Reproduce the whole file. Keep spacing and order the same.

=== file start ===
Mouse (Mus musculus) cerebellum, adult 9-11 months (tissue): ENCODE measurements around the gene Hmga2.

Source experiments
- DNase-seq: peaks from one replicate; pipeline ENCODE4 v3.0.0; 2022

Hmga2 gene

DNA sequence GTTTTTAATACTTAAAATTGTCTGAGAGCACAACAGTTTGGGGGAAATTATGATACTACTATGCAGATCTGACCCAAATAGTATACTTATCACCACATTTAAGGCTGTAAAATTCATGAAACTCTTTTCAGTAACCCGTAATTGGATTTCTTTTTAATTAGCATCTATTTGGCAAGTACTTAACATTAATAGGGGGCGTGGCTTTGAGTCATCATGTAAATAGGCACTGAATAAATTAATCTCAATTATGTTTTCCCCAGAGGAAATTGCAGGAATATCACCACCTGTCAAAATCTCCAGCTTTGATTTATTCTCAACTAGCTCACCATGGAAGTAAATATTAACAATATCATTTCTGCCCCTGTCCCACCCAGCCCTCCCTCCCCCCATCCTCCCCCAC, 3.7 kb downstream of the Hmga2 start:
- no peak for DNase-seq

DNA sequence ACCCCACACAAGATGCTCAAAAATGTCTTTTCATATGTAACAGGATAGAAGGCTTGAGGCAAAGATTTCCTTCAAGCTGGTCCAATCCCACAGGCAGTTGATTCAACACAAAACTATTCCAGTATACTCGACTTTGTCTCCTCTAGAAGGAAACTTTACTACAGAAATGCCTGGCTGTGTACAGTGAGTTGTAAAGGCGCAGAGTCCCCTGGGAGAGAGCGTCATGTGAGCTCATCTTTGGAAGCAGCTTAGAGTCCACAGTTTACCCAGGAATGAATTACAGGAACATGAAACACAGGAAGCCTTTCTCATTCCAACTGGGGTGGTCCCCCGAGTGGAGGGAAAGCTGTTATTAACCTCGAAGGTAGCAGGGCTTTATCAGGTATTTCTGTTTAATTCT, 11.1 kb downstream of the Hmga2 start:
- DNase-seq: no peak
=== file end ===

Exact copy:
Mouse (Mus musculus) cerebellum, adult 9-11 months (tissue): ENCODE measurements around the gene Hmga2.

Source experiments
- DNase-seq: peaks from one replicate; pipeline ENCODE4 v3.0.0; 2022

Hmga2 gene

DNA sequence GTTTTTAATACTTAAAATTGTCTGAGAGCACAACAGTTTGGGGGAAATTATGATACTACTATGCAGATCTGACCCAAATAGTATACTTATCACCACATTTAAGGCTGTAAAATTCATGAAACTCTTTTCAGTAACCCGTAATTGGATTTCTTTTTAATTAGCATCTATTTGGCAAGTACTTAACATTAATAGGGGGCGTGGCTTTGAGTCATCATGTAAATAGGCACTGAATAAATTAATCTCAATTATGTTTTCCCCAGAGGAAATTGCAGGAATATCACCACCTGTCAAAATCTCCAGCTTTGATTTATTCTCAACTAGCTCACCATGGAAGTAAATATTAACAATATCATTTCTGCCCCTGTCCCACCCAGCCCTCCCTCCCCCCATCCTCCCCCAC, 3.7 kb downstream of the Hmga2 start:
- no peak for DNase-seq

DNA sequence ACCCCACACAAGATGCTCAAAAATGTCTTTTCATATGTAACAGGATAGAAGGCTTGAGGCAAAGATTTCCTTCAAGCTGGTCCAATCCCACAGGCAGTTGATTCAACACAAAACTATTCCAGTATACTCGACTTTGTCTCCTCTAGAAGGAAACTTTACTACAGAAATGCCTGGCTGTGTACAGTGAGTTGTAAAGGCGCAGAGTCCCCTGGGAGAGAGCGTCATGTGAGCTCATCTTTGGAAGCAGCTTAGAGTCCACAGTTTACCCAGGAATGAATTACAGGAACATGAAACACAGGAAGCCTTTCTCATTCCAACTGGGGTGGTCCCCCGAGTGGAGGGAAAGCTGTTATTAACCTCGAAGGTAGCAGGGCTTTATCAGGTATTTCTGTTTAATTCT, 11.1 kb downstream of the Hmga2 start:
- DNase-seq: no peak